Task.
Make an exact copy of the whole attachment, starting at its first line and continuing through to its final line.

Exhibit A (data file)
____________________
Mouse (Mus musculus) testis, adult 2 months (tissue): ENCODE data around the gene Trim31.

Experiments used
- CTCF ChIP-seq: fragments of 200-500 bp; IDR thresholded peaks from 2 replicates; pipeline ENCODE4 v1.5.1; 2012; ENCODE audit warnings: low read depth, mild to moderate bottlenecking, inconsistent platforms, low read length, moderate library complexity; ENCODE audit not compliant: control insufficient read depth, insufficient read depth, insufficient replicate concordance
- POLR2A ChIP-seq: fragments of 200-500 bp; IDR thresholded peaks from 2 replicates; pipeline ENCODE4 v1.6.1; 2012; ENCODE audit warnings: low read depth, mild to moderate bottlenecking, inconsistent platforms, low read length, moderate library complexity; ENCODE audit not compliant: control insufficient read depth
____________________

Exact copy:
Mouse (Mus musculus) testis, adult 2 months (tissue): ENCODE data around the gene Trim31.

Experiments used
- CTCF ChIP-seq: fragments of 200-500 bp; IDR thresholded peaks from 2 replicates; pipeline ENCODE4 v1.5.1; 2012; ENCODE audit warnings: low read depth, mild to moderate bottlenecking, inconsistent platforms, low read length, moderate library complexity; ENCODE audit not compliant: control insufficient read depth, insufficient read depth, insufficient replicate concordance
- POLR2A ChIP-seq: fragments of 200-500 bp; IDR thresholded peaks from 2 replicates; pipeline ENCODE4 v1.6.1; 2012; ENCODE audit warnings: low read depth, mild to moderate bottlenecking, inconsistent platforms, low read length, moderate library complexity; ENCODE audit not compliant: control insufficient read depth